How to Visit 8 Awesome Cities in the Netherlands for Less Than $100

How to Visit 8 Awesome Cities in the Netherlands for Less Than $100

When most travelers are asked to name cities in the Netherlands, Amsterdam is top of mind. And rightfully so! The capital is packed with picturesque canals, premier museums and potent coffee houses. (And no, we’re not talking java.)

But after that? Identifying Dutch cities gets more difficult.

Luckily, we’ve got you covered. Thanks to Wanderu’s unique routing technology, we were able to map the most optimal route to visit eight scenic cities in the Netherlands for less than $100.

That’s cheaper than it currently costs to buy a 10-pound wheel of gouda on Amazon and have it shipped to your home—not even kidding. (It’s also cheaper than what it costs to buy seven grams of marijuana at a Massachusetts dispensary. Or so we’ve heard.) 

This loop begins and ends in Amsterdam, which means you can spend time there at the start or end of your trip—or, hey, even pad some onto either end. (After all, those stroopwafels won’t eat themselves) .

Find a map of the complete trip below.

Route $ £
Amsterdam to The Hague $5.70 €5.06 £4.37
The Hague to Utrecht $5.64 €5.01 £4.32
Utrecht to Rotterdam $6.91 €6.14 £5.29
Rotterdam to Eindhoven $9.21 €8.18 £7.06
Eindhoven to Maastricht $7.95 €7.06 £6.09
Maastricht to Nijmegen $13.63 €12.10 £10.44
Nijmegen to Arnhem (local transit)  $5.07 €4.50 £3.88
Arnhem to Groningen $18.11 €16.08 £13.87
Groningen to Amsterdam $9.63 €8.55 £7.38
TOTAL: $81.85 €72.69 £62.71

Ticket prices are based on the average bus fares available on Wanderu for each route over a 30-day period.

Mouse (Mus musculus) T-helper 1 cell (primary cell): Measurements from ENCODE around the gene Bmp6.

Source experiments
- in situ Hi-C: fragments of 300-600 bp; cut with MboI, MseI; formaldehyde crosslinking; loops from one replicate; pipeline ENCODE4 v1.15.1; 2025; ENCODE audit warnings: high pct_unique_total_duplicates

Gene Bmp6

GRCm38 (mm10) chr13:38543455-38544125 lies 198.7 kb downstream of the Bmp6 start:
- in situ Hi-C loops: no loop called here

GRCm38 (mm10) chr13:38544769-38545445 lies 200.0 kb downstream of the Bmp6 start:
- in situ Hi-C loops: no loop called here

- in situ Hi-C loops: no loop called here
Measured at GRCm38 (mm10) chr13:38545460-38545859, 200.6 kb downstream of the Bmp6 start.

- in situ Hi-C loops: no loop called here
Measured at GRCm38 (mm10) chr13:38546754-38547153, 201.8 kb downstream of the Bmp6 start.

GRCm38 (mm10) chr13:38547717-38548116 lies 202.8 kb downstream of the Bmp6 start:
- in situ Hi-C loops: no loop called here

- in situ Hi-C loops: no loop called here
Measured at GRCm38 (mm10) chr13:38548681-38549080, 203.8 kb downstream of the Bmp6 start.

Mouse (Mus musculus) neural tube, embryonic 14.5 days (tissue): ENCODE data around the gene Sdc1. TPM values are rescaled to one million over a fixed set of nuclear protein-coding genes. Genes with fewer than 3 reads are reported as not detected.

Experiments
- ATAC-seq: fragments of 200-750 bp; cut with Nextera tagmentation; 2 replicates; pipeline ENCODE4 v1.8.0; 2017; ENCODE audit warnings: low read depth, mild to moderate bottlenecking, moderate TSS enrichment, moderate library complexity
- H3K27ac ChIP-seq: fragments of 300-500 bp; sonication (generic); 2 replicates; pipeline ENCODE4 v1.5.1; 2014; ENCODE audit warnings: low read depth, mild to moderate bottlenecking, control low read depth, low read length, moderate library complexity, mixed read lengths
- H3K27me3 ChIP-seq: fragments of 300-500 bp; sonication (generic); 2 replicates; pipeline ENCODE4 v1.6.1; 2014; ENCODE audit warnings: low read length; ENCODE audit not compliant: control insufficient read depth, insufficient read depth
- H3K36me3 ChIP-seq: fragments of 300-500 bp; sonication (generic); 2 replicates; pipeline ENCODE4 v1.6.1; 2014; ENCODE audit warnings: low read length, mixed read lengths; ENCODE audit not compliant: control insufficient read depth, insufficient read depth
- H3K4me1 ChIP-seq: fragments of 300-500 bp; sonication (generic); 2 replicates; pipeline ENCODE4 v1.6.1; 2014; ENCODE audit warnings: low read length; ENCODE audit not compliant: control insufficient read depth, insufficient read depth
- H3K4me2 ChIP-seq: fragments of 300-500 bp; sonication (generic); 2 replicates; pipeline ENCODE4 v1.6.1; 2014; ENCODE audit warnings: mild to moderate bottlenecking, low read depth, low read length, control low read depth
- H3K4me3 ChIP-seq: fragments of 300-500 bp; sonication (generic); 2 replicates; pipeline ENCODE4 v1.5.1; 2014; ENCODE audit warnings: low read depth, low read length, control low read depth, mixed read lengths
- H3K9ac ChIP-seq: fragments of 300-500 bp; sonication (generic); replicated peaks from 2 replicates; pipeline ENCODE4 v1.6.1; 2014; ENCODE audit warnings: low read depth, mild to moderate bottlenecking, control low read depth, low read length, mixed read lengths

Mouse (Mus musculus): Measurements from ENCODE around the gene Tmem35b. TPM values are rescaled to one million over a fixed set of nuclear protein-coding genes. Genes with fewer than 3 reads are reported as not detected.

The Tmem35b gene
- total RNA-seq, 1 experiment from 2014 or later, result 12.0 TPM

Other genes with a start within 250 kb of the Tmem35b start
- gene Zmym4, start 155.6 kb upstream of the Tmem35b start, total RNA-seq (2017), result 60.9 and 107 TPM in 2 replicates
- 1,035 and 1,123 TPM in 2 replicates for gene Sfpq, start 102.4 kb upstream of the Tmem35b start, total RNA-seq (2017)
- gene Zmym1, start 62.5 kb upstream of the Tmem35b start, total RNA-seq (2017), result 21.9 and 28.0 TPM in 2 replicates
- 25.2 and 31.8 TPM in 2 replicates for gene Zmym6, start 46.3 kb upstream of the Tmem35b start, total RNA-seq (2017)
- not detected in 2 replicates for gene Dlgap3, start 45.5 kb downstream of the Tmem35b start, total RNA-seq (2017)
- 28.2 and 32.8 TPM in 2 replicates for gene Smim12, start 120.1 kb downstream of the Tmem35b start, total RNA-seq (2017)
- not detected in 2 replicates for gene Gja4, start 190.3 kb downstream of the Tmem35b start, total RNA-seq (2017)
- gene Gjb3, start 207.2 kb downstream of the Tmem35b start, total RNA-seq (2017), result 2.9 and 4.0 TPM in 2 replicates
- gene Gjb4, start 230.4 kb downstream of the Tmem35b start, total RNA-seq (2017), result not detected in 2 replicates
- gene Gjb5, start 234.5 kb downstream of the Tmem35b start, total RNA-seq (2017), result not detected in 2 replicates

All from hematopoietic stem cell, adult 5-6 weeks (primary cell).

To top it all off, these tickets are just average prices. Which means it’s possible to do the entire thing for significantly less than $100—more money to spend on cheese (or weed), we say.

Here Are the Stops on Your Netherlands Tour

Polish your wood shoes and prepare for adventure: Holland awaits! Below, find the full itinerary broken down by each individual stop.

1. Amsterdam

Picture of a canal in Amsterdam on a sunny day lined with small boats.

Amsterdam is a bucket-list destination, and for good reason.

As you plan your agenda, include all the things that make it one of the world’s most dynamic cities (and one of our top places to visit in Europe after graduation): The world’s largest Van Gogh collection lies in the aptly-named Van Gogh Museum, and despite the long lines, the gravitas of the Anne Frank House makes it well worth the wait.

If you’re in the mood for something more leisurely, embrace the quiet of the 14th–century Begijnhof, or float through the canals on a guided boat tour. Consider going full Dutch—not by splitting the bill, but by doing as locals do and drinking under a windmill. (Hallo, Brouwerij ‘t IJ.)

Of course, in Amsterdam, munchies are always front of mind, which is why you should try herring from a cart. (We’re partial to Stubbe’s Haring, conveniently located next to Amsterdam Centraal Station.) When it’s time to shop for souvenirs, visit the Cheese Museum to stock up on gouda and edam—U.S. travelers can bring up to 10 pounds home, but check to make sure all the loot you plan to pack is pasteurized.